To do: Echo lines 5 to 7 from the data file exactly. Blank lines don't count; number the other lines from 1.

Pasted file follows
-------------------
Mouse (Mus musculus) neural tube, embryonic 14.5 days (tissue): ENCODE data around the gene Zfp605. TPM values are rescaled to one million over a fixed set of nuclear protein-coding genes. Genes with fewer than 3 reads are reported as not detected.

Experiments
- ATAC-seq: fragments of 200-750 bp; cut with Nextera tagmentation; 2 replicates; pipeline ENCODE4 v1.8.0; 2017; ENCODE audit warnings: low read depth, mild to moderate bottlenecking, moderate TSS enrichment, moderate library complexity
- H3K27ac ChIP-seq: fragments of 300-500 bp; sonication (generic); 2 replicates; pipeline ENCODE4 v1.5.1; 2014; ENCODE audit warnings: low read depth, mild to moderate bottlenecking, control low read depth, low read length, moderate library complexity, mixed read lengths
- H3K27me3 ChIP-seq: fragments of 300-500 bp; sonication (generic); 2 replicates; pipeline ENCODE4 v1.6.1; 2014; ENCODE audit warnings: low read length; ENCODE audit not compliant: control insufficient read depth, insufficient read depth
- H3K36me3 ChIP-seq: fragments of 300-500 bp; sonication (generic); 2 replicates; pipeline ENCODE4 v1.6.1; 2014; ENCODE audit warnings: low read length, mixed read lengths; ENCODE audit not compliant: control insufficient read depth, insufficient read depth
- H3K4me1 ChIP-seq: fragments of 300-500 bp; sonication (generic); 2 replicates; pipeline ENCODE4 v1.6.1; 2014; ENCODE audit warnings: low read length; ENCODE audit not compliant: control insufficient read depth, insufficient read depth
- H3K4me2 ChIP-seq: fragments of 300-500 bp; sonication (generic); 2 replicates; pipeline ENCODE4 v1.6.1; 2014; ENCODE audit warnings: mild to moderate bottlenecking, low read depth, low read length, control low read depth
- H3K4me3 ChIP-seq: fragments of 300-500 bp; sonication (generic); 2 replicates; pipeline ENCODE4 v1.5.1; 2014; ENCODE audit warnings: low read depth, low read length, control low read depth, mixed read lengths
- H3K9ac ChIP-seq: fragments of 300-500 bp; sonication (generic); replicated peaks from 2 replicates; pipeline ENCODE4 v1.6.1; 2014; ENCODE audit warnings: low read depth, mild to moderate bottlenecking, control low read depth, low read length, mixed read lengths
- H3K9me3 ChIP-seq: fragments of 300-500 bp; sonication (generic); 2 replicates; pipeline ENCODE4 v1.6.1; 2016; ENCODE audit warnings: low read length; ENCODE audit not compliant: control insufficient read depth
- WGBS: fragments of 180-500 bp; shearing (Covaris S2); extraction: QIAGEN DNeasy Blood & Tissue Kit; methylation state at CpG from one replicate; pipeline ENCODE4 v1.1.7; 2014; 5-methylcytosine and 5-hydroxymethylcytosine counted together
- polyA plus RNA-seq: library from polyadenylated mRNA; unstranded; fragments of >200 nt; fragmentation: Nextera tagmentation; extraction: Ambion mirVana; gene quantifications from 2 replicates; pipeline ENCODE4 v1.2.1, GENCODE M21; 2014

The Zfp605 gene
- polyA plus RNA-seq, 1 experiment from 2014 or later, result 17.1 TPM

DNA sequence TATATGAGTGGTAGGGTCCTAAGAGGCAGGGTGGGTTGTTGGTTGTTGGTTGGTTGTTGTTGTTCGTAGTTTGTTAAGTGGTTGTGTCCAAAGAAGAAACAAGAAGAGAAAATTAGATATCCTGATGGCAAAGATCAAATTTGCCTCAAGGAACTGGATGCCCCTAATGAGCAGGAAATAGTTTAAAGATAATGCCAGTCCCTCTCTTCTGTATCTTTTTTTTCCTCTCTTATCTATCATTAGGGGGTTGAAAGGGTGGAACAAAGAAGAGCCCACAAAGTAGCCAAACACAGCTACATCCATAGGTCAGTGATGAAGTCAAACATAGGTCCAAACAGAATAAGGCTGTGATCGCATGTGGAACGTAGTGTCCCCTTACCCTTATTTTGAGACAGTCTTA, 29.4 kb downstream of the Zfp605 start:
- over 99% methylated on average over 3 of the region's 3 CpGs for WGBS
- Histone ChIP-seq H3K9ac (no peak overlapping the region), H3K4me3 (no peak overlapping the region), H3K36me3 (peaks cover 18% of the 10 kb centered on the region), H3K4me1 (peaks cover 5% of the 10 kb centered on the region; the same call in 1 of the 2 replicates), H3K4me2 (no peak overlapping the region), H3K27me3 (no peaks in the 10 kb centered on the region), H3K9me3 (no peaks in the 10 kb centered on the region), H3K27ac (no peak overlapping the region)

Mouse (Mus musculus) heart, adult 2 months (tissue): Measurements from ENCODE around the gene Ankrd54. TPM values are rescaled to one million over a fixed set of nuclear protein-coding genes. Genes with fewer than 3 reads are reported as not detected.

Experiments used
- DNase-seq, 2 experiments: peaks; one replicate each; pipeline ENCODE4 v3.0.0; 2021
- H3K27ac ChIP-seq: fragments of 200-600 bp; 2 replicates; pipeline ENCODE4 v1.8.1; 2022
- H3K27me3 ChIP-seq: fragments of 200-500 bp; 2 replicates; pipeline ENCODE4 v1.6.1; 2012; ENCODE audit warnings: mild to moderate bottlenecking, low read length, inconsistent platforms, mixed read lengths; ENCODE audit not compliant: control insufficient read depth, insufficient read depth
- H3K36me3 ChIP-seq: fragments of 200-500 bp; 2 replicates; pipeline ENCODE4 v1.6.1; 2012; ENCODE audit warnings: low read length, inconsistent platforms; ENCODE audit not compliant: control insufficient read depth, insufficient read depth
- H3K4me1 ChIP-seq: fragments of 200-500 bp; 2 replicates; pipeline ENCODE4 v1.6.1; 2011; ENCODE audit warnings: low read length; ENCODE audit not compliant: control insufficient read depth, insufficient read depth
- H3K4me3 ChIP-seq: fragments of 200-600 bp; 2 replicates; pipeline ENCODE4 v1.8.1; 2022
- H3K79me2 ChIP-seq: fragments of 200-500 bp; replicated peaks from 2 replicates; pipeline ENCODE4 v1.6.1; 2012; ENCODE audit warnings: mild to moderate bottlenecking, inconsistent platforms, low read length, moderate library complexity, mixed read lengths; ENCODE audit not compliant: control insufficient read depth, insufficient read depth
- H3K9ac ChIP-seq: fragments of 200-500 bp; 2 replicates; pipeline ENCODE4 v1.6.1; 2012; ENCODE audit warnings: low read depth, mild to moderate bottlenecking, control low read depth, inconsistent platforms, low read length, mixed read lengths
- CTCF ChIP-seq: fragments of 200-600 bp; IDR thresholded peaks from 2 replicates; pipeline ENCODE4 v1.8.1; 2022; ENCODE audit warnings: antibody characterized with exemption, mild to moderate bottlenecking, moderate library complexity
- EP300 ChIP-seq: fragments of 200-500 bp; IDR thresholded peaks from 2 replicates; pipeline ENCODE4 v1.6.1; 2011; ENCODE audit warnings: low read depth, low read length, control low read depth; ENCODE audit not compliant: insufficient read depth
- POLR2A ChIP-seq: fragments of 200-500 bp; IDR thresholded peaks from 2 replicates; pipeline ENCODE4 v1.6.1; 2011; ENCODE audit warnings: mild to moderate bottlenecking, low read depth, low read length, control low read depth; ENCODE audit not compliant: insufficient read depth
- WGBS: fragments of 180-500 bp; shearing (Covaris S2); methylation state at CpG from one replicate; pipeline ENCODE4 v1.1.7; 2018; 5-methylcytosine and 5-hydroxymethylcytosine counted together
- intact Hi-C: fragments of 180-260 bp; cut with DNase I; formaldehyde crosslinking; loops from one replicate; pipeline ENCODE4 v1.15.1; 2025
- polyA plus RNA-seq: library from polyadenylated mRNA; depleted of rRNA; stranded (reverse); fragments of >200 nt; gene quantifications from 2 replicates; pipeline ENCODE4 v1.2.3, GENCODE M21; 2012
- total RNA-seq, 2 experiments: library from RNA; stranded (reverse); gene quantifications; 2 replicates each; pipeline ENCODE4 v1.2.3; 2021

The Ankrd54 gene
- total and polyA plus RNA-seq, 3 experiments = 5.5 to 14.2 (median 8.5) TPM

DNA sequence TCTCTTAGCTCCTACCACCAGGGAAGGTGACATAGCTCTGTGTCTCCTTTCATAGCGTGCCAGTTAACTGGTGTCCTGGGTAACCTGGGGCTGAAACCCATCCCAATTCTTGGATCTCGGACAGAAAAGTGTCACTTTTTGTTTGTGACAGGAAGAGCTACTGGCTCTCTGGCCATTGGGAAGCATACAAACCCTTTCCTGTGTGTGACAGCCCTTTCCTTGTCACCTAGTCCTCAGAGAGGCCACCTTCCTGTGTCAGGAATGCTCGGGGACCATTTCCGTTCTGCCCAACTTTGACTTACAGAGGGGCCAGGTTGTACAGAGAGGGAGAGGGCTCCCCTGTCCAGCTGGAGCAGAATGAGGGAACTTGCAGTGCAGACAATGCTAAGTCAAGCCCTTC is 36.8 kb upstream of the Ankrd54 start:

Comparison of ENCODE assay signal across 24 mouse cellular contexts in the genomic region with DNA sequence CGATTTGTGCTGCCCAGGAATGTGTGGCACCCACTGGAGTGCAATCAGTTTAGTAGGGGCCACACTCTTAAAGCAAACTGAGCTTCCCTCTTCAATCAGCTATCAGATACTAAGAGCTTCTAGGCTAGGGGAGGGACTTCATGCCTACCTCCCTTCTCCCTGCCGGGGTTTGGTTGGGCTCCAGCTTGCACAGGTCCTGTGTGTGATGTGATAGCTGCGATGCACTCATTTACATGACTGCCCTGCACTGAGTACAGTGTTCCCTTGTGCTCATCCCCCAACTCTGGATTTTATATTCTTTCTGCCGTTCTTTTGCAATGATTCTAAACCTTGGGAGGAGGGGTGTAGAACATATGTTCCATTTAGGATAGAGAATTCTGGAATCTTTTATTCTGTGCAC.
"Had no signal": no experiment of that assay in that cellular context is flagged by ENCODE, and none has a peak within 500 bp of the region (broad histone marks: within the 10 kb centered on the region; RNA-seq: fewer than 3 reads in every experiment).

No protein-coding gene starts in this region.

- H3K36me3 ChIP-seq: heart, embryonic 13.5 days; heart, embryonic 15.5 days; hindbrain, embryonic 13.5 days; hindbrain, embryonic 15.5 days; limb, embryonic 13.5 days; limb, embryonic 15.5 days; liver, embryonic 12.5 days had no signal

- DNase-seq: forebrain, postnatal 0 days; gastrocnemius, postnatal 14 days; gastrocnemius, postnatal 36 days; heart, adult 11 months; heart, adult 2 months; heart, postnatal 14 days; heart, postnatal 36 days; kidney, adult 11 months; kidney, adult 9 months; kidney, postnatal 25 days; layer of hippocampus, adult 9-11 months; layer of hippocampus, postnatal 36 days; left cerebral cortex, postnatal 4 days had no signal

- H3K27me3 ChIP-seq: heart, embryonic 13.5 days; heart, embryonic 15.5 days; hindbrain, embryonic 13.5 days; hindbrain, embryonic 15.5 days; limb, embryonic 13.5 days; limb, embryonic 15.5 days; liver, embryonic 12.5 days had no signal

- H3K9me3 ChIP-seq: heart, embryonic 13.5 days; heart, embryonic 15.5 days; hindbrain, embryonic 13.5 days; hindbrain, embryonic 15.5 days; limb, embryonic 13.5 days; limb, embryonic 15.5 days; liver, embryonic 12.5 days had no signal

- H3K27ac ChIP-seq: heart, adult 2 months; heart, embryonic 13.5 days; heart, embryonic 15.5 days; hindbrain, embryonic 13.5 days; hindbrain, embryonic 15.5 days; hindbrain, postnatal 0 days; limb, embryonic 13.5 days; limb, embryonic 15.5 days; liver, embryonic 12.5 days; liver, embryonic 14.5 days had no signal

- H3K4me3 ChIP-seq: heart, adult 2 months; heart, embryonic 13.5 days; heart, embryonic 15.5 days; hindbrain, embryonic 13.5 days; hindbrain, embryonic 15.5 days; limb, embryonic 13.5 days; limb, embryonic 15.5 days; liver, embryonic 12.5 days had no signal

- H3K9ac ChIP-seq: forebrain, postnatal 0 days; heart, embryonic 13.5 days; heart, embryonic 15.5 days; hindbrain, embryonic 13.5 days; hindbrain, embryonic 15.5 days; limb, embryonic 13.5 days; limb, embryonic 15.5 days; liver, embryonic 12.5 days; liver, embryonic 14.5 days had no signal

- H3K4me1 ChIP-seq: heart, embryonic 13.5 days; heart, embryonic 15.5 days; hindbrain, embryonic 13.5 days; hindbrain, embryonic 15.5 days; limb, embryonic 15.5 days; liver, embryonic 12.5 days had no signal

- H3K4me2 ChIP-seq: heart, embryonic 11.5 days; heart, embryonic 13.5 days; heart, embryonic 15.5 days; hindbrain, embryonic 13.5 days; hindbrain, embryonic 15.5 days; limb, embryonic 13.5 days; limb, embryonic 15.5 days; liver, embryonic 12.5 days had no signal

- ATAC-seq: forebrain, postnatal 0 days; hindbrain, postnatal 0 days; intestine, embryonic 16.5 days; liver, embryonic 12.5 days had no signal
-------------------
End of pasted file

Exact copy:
- H3K27me3 ChIP-seq: fragments of 300-500 bp; sonication (generic); 2 replicates; pipeline ENCODE4 v1.6.1; 2014; ENCODE audit warnings: low read length; ENCODE audit not compliant: control insufficient read depth, insufficient read depth
- H3K36me3 ChIP-seq: fragments of 300-500 bp; sonication (generic); 2 replicates; pipeline ENCODE4 v1.6.1; 2014; ENCODE audit warnings: low read length, mixed read lengths; ENCODE audit not compliant: control insufficient read depth, insufficient read depth
- H3K4me1 ChIP-seq: fragments of 300-500 bp; sonication (generic); 2 replicates; pipeline ENCODE4 v1.6.1; 2014; ENCODE audit warnings: low read length; ENCODE audit not compliant: control insufficient read depth, insufficient read depth